Wildlife Photography 101: What to Pack in the Handbag

If nature inspires you and the great adventures of the wild seem like your calling, here’s all you’ll need in your starter kitty to get you started with wildlife photography.


A good DSLR is a primary requirement, preferably full-frame cameras with at least 1080p video quality minimum. It must have the ability to take photos in burst mode with high shutter speeds using available light to freeze action. If you are shooting in low light (e.g.birds in foliage), this also implies that you need a fast lens, and to a lesser extent, good high-ISO performance in the body. Cameras such as the Nikon D500 or Canon 1DX are recommended. It is better to start with easier models and work your way up to the ones with more features, such as the Canon EOS-1D X Mark II.


Wildlife photography is a strenuous waiting game and tripods are necessary to get the gear ready without exerting yourself. It is important to get tripods that match your eye level, so check the height when it is fully extended. A good monopod such as the Sirui P-S with its three fold-down feet for added stability is also an alternative option.


One of the most effective tools to get smooth images is a gimbal. They are great for free motion, especially for photographers who need to shoot fast and rare animals. It is important to understand the different motions of the gimbal and account for vertical movements that can affect the image. The Jobu BWG-J3K or the PG-02 is a good option to use.


Due to the uncertainties of weather and the cost of the equipment, a long lens cover that fully and secures protects your equipment from rain is a must. It is better to get a slightly more expensive but durable cover when considering its benefits. It is always important to check the sizes of the cover and its compatibility with a gimbal and camera. The LensCoat Canon Lens Cover and Storm Jacket covers are good options.


For a reliable steadfast platform that can allow you to shoot in different settings and support the camera and lens, a Lensack is important. They can rest easily over a car door and hence can aid in shooting in on a car door, safari, slick surfaces or railings. The LensCoat and Lensack are good options that are constructed with heavy water-resistant material and locking zipper to prevent leaks.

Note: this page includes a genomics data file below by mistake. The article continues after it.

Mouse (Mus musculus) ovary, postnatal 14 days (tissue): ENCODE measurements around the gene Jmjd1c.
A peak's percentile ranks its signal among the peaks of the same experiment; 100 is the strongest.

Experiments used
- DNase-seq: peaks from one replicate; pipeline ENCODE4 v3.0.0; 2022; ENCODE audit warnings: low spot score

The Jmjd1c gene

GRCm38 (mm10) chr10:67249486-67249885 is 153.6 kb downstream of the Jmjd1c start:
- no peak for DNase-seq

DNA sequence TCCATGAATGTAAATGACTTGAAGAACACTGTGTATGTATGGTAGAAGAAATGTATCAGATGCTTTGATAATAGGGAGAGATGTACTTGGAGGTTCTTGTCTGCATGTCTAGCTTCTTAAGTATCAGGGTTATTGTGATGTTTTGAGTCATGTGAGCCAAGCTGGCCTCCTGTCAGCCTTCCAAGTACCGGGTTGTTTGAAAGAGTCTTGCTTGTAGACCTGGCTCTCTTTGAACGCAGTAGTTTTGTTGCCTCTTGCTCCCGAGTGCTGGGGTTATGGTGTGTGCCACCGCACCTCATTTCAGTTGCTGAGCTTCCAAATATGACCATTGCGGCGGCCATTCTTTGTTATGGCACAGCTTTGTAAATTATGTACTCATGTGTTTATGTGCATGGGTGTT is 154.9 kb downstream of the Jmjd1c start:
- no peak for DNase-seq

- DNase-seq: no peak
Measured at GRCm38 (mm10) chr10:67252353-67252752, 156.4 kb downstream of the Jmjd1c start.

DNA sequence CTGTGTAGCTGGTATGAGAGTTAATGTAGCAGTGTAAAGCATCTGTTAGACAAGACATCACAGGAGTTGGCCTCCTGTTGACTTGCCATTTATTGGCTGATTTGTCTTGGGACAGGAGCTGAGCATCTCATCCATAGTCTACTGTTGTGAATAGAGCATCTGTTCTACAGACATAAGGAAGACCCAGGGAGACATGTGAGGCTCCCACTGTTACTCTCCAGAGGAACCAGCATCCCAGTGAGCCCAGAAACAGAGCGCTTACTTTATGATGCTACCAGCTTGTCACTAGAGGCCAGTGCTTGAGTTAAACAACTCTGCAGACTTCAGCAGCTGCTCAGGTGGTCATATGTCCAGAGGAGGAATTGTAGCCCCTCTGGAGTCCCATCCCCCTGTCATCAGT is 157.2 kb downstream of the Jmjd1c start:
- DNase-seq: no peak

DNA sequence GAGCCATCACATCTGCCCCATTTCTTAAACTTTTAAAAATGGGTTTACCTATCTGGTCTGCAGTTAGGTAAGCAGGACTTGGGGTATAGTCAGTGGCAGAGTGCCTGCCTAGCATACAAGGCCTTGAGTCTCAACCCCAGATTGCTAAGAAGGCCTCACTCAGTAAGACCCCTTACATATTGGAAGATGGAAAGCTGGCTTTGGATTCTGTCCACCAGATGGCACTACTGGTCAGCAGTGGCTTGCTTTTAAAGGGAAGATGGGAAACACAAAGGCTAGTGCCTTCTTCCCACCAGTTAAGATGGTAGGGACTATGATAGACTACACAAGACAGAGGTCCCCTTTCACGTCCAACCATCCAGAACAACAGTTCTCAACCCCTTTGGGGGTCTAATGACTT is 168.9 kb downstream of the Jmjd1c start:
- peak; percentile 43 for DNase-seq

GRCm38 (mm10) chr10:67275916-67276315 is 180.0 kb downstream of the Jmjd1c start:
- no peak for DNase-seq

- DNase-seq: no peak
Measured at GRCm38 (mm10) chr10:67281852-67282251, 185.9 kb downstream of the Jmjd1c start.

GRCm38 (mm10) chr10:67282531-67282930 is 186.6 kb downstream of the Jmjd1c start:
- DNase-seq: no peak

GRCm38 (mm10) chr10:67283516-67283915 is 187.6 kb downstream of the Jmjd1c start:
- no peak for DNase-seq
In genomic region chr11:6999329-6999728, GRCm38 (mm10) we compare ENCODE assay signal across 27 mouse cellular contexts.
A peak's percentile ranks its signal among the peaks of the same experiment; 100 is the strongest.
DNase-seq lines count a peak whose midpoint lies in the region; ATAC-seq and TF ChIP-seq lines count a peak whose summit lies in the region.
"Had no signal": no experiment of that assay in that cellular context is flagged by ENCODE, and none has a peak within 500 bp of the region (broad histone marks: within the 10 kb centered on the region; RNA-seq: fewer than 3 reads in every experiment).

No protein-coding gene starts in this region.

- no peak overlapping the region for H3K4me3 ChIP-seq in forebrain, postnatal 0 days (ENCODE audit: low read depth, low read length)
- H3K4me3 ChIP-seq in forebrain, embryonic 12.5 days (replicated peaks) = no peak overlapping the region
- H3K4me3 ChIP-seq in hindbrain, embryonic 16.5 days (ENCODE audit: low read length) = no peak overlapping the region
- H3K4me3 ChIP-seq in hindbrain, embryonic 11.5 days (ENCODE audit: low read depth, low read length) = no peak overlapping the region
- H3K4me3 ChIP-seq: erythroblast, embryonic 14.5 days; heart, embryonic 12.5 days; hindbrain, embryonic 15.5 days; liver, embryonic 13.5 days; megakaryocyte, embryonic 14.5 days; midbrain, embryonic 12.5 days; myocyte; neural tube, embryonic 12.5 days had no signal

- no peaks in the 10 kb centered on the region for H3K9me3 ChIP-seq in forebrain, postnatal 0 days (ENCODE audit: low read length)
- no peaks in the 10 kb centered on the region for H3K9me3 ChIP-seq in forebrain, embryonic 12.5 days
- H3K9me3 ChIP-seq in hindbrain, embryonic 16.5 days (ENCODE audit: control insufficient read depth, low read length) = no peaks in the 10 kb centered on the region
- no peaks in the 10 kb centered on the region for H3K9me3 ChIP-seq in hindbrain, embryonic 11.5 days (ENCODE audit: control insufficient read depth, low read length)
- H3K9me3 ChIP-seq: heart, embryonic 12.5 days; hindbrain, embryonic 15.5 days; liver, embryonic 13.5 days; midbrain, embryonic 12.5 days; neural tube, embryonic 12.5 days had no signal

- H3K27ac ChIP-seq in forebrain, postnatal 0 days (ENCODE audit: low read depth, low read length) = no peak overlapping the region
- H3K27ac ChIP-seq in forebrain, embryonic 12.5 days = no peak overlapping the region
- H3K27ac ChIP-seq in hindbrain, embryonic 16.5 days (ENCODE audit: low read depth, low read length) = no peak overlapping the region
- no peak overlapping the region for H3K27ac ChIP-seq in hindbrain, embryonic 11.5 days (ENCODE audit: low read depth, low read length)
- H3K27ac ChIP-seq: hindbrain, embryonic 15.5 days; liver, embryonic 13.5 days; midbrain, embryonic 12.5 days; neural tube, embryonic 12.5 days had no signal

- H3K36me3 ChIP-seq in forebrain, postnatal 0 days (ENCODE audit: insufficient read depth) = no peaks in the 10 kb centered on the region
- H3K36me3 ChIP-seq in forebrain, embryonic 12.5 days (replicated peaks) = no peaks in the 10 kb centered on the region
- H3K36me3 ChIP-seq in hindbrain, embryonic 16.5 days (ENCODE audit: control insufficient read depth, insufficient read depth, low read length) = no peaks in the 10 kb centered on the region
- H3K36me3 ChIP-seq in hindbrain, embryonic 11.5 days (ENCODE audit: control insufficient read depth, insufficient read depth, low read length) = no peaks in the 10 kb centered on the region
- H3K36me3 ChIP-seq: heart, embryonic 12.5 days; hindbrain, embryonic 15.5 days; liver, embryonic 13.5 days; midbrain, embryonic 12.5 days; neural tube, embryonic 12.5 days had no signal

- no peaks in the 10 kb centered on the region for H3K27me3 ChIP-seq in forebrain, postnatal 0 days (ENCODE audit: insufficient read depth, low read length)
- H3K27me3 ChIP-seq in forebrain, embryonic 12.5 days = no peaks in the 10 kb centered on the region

Long lenses and heavy equipment will require a sturdy camera bag, preferably in monotone colours for camouflage. It is important to check the dimensions of the bag and compare them to the lenses so that they fit snugly. The F Stop Satori Exp camera bag is comfortable and fits a good amount of gear.


To spot animals, especially wildlife, binoculars or a monocular is easier to use than holding a heavy camera lens. Since they are compact, light and easy to carry, they are essential to wildlife photography. The pro-prism binoculars are better for image quality but the roof prism binoculars are more compact and robust. The Vortex Optics is a good option and they even come with a VIP warranty.


Telephoto lenses are effective tools to fill the frame, pick distant subjects out, get a shallow depth of field or capture fast-paced animals. They are essential to get distinct animals, especially in a group. While they are helpful when used right, high focal lenses can distort the image which is also called the telephoto effect. Canon’s 200-400 f/4 L IS 1.4ext is used widely and is a good option.


Nighttime or early morning photography will require a torch or headlamp to arrange the gear and spot animals. A headlamp is more convenient to use and can aid in hiking to photo spots or in jungles. The Petzi Reactik or the Sidiou Group SDO-K1 are recommended.


Teleconverters are used as camera lens extensions that increase the overall focal length. They are good to use if shooting from distant contact from the animals. It is important to check the weight and lens speed of the teleconverter and ensure that they are compatible with your camera lenses. Recommendations include the Canon Extender EX 1.4x II and Sigma 2x EX DG.

Cover Photo Credit: Sheldon Ion Healy


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